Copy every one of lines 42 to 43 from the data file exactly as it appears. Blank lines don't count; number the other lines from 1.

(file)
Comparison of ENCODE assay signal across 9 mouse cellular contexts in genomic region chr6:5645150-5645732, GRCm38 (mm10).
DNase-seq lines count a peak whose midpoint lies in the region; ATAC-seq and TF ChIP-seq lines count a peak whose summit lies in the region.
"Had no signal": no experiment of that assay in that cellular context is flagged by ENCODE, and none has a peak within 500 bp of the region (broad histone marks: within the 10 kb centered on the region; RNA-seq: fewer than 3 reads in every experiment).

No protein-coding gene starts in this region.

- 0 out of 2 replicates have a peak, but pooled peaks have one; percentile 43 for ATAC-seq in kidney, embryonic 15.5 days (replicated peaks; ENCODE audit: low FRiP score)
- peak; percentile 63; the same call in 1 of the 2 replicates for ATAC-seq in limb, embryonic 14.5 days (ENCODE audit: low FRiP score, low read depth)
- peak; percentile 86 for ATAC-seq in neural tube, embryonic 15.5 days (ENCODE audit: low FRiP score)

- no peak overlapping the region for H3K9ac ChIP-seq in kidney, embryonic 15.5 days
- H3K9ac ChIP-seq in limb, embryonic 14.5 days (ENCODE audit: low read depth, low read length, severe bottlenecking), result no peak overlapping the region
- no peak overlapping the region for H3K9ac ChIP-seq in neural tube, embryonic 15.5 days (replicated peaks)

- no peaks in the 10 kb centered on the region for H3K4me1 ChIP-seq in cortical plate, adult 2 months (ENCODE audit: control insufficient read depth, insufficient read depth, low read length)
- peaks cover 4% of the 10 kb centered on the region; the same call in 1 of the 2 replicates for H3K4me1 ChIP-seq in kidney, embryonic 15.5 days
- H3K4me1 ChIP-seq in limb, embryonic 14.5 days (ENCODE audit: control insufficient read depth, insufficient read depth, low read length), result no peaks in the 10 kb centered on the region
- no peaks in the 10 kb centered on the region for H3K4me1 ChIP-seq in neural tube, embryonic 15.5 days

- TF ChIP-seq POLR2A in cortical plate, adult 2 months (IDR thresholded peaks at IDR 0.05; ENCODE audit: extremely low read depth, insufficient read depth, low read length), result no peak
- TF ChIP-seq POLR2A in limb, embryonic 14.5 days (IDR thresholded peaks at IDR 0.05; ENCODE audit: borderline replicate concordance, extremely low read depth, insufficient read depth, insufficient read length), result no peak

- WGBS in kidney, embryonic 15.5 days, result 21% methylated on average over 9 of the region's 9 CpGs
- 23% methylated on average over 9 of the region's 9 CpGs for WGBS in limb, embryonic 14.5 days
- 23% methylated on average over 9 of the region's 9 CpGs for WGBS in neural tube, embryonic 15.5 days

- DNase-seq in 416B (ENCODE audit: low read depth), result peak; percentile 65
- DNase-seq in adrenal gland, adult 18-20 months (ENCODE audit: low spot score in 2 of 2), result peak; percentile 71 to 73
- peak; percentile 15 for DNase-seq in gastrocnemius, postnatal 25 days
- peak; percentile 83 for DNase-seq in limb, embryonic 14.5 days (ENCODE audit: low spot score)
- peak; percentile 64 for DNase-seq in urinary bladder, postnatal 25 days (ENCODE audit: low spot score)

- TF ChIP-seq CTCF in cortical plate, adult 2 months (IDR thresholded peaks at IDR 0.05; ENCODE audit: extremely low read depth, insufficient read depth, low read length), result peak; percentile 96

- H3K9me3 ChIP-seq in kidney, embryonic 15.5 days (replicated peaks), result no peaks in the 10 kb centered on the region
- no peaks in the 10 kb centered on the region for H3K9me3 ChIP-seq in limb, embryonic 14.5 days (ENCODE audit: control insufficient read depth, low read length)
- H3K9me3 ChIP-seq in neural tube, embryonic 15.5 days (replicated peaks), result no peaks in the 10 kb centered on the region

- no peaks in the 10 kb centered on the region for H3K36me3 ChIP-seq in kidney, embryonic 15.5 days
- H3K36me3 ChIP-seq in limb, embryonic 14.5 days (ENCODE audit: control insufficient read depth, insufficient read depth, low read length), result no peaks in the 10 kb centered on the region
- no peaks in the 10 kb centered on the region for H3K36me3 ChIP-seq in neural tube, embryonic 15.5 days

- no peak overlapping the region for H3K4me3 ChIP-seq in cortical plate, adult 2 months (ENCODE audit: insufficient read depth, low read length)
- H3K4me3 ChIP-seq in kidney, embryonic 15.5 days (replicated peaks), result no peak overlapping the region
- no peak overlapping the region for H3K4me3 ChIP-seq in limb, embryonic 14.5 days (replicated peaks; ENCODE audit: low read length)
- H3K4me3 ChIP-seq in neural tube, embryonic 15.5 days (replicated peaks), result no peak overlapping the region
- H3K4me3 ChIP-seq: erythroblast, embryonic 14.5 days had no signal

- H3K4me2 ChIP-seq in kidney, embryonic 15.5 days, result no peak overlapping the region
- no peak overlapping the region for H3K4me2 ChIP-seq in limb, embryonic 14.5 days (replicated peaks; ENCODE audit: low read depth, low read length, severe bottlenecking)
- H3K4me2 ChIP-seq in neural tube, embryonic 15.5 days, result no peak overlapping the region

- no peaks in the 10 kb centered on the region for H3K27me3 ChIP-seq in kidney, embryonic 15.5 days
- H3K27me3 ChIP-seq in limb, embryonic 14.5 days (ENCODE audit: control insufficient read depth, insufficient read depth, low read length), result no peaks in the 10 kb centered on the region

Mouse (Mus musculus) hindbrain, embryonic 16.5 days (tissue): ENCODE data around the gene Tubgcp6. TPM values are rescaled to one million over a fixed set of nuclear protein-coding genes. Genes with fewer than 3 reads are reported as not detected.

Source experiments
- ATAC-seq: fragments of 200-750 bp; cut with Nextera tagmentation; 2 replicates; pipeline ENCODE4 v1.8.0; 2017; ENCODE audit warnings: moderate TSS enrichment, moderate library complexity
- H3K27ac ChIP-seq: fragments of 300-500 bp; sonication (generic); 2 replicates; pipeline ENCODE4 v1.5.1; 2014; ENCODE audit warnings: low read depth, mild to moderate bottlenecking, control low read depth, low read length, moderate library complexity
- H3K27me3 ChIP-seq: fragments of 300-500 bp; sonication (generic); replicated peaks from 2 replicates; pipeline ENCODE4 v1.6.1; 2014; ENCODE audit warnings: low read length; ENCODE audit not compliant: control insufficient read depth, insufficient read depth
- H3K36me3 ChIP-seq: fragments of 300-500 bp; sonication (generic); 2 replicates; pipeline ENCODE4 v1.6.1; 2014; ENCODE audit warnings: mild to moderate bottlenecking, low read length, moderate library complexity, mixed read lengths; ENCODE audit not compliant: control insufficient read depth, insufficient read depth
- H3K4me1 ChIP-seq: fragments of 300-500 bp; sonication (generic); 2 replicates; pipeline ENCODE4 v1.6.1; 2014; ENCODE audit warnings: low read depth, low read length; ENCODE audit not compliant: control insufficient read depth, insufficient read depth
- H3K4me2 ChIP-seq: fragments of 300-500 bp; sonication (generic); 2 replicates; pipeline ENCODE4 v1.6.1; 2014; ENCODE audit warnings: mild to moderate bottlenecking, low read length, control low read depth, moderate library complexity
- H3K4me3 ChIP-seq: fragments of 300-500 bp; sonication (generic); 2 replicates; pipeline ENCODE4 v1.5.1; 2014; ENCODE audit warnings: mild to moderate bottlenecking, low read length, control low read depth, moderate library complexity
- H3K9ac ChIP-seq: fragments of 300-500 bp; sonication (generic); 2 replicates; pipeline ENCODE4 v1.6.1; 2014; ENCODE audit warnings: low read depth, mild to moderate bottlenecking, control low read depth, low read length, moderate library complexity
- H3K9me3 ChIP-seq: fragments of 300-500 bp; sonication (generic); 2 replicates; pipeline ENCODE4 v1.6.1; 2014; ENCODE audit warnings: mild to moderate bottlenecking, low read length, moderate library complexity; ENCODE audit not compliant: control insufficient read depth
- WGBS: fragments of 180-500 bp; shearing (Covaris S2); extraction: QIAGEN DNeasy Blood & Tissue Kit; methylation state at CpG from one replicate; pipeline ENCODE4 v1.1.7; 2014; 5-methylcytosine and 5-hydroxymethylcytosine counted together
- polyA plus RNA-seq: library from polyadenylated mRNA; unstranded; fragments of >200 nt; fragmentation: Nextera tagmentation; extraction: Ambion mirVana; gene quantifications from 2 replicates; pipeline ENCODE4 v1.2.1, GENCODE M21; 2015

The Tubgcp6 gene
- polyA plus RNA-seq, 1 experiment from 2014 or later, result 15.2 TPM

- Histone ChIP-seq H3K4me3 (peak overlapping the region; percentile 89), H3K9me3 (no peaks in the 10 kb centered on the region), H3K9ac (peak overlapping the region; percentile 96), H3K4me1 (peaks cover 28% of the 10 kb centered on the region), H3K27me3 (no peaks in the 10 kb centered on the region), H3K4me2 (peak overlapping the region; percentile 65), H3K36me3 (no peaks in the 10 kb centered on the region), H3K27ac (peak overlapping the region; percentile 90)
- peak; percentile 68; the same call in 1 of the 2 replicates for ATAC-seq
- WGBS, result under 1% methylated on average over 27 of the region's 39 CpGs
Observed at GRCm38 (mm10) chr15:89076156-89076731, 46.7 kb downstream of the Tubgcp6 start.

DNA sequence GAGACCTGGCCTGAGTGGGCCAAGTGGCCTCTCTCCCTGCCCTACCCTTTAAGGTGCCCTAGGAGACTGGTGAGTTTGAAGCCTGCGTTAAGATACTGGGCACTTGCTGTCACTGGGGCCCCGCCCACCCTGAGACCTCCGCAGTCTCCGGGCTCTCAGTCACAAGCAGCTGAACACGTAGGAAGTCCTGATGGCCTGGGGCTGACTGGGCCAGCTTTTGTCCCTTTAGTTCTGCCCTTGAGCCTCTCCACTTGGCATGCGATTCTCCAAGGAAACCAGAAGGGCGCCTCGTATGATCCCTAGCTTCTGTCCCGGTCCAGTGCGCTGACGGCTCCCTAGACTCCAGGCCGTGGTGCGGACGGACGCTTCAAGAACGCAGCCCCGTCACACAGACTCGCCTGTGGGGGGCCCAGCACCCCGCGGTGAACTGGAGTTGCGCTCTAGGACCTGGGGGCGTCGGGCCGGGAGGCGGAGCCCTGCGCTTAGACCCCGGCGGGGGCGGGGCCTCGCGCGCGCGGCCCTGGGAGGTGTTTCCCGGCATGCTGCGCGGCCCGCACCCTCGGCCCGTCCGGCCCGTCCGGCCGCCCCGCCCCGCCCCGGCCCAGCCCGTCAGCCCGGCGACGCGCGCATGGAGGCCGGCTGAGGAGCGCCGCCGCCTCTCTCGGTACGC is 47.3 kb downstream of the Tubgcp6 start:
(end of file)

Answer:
Mouse (Mus musculus) hindbrain, embryonic 16.5 days (tissue): ENCODE data around the gene Tubgcp6. TPM values are rescaled to one million over a fixed set of nuclear protein-coding genes. Genes with fewer than 3 reads are reported as not detected.

Source experiments